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Against redbaiting in the UFT

March 25, 2007 pm31 7:23 pm

The following are excerpts of a piece written in response to a Unity Caucus mailing about Kit Wainer. Although it is authored by David Gurowsky, its condemnation of the campaign tactic used by Unity Caucus is representative of New Action policy. It is available in its entirety at the New Action website. Regular readers may note that I wrote about this same issue in “UFT Election Campaigning” a bit over a week ago.

It’s an old expression that “all’s fair in love and war,” but it seems that Unity Caucus has extended that idea to include election campaigns. Unity stooped to new lows when it mailed to members a post-card entitled, “The Man with No Plan.”

The piece was directed at Kit Wainer, presidential candidate of ICE-TJC. We at New Action have our differences with Mr. Wainer, and in this 2007 UFT election have endorsed Randi Weingarten for UFT president, but we cannot condone literature that stoops to red-baiting.

(there is more below the fold –> )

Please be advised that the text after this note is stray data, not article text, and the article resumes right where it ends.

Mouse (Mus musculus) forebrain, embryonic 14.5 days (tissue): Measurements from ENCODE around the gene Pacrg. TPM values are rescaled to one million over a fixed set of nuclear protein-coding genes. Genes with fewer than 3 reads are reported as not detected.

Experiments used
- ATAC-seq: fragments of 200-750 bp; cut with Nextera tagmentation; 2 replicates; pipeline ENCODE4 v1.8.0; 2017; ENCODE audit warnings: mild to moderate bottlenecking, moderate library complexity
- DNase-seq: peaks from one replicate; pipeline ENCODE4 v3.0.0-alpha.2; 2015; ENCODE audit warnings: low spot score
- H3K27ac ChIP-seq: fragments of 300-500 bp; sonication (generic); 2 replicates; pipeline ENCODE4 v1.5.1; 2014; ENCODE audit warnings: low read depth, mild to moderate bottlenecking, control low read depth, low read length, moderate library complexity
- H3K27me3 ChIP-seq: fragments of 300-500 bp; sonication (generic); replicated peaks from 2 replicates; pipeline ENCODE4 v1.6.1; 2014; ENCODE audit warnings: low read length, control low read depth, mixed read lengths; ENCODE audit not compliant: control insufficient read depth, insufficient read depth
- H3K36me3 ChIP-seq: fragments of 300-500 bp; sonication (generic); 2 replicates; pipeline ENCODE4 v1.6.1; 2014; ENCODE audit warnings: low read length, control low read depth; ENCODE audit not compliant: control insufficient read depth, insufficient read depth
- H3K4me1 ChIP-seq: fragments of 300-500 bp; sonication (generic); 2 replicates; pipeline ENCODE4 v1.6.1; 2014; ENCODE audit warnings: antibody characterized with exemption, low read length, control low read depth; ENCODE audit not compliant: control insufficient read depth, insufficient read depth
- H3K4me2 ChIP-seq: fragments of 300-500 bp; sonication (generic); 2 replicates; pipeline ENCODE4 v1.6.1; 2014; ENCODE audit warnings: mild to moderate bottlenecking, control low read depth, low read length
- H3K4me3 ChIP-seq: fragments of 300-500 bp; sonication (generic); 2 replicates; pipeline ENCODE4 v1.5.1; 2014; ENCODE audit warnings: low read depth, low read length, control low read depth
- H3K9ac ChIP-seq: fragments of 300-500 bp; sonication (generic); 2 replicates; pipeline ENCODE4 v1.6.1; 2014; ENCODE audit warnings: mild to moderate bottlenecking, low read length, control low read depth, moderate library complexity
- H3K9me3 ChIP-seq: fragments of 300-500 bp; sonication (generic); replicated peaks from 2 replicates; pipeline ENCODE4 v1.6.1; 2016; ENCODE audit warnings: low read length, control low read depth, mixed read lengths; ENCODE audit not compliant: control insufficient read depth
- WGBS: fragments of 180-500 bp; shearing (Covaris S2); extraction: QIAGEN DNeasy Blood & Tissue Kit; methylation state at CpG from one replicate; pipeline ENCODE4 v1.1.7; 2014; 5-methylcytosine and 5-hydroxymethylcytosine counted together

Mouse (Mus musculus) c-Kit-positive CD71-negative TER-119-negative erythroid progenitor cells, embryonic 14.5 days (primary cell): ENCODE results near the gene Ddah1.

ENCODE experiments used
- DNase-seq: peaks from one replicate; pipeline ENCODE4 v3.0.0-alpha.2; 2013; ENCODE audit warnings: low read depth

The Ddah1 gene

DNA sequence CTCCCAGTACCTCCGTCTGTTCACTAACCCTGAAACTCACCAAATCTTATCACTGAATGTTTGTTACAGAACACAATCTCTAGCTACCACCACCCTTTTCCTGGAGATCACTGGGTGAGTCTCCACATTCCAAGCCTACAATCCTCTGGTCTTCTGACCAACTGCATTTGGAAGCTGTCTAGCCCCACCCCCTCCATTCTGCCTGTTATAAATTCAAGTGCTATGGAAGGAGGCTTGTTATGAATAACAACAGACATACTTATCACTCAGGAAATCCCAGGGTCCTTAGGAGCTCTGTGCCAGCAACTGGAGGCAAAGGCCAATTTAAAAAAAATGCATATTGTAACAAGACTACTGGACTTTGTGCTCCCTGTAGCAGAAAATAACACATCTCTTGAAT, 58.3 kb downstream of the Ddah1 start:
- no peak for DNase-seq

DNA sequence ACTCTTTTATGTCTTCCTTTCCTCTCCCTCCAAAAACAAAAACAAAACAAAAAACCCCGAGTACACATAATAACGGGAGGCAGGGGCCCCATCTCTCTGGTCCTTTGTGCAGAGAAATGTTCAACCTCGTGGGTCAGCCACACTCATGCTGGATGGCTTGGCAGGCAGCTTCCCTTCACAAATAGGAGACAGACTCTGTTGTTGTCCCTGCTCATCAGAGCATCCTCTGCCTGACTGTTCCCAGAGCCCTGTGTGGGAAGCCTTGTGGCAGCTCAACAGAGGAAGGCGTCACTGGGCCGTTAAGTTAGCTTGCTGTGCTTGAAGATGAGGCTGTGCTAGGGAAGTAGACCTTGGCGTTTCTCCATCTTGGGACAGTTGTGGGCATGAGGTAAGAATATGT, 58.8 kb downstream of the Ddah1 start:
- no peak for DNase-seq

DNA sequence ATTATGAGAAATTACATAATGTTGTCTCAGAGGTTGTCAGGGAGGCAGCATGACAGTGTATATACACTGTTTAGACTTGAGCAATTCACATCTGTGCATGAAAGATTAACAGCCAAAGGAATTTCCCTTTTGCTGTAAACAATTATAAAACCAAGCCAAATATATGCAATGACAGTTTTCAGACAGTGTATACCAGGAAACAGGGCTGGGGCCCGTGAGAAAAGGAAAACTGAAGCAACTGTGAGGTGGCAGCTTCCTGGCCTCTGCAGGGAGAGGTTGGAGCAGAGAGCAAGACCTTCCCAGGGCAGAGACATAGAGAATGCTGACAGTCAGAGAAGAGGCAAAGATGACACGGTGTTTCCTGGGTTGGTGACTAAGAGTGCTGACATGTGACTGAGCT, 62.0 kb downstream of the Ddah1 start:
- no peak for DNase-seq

If one wants to attack ICE-TJC, they can do it on many issues. Once can look at their knee-jerk opposition to every program and initiative put forth by the union leadership. Wherw was ICE-TJC when the Organizing Committee was set up? Where was ICE-TJC in recent contract negotiations? Though they had several members on the Negotiating Committee, they had minimal input. Could they have joined the Committee with the express purpose of waiting to vote against whatever contract the union negotiated?

In an age when negative campaigning has become a fact of life, one would hope that all caucuses of the United Federation of Teachers would be above the use of red-baiting tactics. A caucus should be able to win elections on the issues, not through some of the most discredited tactics in our nation’s history.

The full letter is signed by David Gurowsky, Chapter Leader, Stevenson HS, Member New Action Executive Board, Candidate for UFT HS Executive Board.

3 Comments leave one →
  1. Leo Casey permalink
    March 26, 2007 am31 1:14 am 1:14 am

    Jonathan: